U.S. vaccine push raises interesting question

There’s a popular party icebreaker game that invites participants to choose between two tough options and explain their choice. We will offer here a “Would You Rather?” that could turn out to be a conversation-starter — but, first, some background is necessary.

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Opinion

Hey there, time traveller!
This article was published 07/05/2020 (1005 days ago), so information in it may no longer be current.

There’s a popular party icebreaker game that invites participants to choose between two tough options and explain their choice. We will offer here a “Would You Rather?” that could turn out to be a conversation-starter — but, first, some background is necessary.

The U.S. has begun an aggressive campaign dubbed Operation Warp Speed, uniting pharmaceutical companies, government agencies and the military in pursuit of a single goal: to discover and mass-produce a COVID-19 vaccine within a deadline of eight months. The accelerated timeline is unprecedented in vaccine research.

Some have compared this campaign’s all-in commitment to that of the Manhattan Project, the U.S.-led undertaking during the Second World War that produced the first atomic bombs.

Patrick Semansky / The Associated Press U.S. President Donald Trump

Operation Warp Speed is cutting corners by indemnifying pharmaceutical firms from liability if the vaccines cause sickness or death. Unanswered questions remain about the wisdom of dodging safeguards to fast-track a drug, but it was made clear last Sunday where the buck stops.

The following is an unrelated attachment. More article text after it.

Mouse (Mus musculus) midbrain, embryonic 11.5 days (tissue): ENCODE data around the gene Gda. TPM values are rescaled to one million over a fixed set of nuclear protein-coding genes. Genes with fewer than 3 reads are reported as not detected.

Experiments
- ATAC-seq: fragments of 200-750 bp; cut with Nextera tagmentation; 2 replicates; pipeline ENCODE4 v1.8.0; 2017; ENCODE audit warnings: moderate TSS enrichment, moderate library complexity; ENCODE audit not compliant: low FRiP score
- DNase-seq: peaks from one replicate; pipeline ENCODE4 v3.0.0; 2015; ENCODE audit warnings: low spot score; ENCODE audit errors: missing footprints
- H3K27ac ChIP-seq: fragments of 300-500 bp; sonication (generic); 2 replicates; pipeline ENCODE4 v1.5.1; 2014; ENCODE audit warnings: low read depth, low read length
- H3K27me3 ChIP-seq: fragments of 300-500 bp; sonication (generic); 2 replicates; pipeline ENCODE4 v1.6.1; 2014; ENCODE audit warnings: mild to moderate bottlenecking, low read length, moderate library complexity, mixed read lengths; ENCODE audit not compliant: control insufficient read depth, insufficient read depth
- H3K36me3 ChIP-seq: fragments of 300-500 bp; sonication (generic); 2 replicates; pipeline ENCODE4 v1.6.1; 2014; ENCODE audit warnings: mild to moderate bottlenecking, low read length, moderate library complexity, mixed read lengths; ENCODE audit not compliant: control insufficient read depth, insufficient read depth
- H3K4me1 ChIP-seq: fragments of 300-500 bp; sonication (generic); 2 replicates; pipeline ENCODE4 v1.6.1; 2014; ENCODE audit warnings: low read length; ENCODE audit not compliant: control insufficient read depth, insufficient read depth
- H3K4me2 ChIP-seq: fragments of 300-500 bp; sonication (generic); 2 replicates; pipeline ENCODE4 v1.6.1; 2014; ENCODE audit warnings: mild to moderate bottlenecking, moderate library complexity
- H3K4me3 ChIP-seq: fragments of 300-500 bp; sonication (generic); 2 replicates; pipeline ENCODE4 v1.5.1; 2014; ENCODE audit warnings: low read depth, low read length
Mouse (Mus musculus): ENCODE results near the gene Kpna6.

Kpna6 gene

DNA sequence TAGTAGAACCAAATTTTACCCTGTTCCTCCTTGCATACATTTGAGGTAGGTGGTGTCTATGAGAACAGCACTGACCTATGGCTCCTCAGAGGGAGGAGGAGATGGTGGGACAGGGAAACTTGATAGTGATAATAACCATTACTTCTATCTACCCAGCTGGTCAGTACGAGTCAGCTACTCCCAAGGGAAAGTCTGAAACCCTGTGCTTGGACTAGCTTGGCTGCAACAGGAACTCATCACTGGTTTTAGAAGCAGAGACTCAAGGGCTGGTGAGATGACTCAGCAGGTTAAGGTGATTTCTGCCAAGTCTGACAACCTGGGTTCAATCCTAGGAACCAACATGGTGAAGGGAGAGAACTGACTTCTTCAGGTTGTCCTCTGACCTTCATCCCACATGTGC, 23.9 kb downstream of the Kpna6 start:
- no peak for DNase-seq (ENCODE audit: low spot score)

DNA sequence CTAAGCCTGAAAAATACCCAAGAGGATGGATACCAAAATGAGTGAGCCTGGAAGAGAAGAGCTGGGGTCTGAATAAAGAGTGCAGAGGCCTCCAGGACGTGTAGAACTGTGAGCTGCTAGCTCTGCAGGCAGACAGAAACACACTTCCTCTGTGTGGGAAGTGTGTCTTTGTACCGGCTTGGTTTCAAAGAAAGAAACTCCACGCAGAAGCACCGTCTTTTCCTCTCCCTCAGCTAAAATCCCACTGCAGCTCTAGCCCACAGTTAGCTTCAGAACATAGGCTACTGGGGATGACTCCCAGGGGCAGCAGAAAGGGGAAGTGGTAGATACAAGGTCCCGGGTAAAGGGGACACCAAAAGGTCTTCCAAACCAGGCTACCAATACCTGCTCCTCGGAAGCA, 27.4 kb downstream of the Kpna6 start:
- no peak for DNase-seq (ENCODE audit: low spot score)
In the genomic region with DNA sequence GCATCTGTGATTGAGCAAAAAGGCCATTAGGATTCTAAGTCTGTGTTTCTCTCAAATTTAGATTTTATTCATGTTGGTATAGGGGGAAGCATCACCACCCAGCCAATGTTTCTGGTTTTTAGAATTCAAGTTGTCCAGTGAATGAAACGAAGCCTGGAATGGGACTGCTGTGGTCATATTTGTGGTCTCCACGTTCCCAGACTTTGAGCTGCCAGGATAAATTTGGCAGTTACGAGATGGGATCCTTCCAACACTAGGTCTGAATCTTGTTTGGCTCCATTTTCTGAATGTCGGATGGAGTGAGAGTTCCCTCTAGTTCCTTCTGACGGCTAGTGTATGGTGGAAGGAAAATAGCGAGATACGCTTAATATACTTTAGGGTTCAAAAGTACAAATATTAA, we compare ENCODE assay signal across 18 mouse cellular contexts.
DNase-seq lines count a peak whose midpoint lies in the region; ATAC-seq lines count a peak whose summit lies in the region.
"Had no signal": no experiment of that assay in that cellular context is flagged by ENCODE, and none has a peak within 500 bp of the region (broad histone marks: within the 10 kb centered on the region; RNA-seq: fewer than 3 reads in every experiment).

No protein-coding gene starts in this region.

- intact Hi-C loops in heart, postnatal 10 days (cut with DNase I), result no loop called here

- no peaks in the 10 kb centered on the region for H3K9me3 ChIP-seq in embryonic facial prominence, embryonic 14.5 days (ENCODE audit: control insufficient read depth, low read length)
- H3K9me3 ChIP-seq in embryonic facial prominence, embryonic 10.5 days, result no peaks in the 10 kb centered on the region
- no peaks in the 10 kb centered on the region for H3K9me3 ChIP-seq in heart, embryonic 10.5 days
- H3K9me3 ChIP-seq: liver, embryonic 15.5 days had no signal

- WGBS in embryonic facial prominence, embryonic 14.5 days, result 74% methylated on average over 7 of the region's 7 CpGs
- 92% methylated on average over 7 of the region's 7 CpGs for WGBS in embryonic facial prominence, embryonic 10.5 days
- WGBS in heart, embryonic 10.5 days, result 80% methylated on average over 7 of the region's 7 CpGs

U.S. President Donald Trump said, “You know who is in charge of it, honestly? I am.” He acknowledged that other high-level officials are involved, “but I think probably, more than anything, I’m in charge.”

The man who insists he’s in charge did not try to explain how the vaccine will be created, tested and produced in huge quantities in such a short time period.

Once discovered, a vaccine can normally take as long as a decade to gain regulatory approvals. In a global crisis such as a pandemic, the timeline can be reduced to 12 to 18 months. Mr. Trump aims to have 300 million doses available to Americans before the end of this year, even though development of an effective vaccine is still wishful thinking.

To a layperson such as the U.S. president, the time it takes to develop and test drugs might seem sluggish. But microbiologists know deficient drug testing can have serious consequences. In the U.S. in 1976, a rushed vaccine for swine flu caused dozens of deaths and created damaging side-effects. Thalidomide, a sedative created in the 1950s, was prescribed to pregnant women, and subsequently thousands of children were born with severe congenital malformations.

Mr. Trump has done several about-faces since the novel coronavirus initially reached America. “We have it totally under control. It’s going to be just fine,” he said on Jan. 22, when perhaps his attention was focused more on his impeachment trial than the looming pandemic that has now killed more than 73,000 Americans (as of Wednesday).

His current persona — an America-first champion who will save the world from COVID-19 — is undoubtedly motivated somewhat by the calendar: it’s less than six months until the U.S. federal election.

Mr. Trump has long banked on his self-promoted image as a shrewd economic manager, and that would be a tough sell on the campaign trail if pandemic-related business lockdowns have the U.S. mired in the worst economic downturn since the Great Depression.

Taking credit for a push toward a COVID-19 vaccine — perhaps he would amend his red-hat campaign slogan to “Made America Healthy Again” — would certainly boost Mr. Trump’s chances of re-election.

Which brings us back to the aforementioned “Would You Rather?” choice: Would you rather a) the U.S. successfully develops a COVID-19 vaccine and the world gets four more years of Mr. Trump?, or b) Operation Warp Speed falls short, and Mr. Trump spends November cleaning out his desk at the White House?

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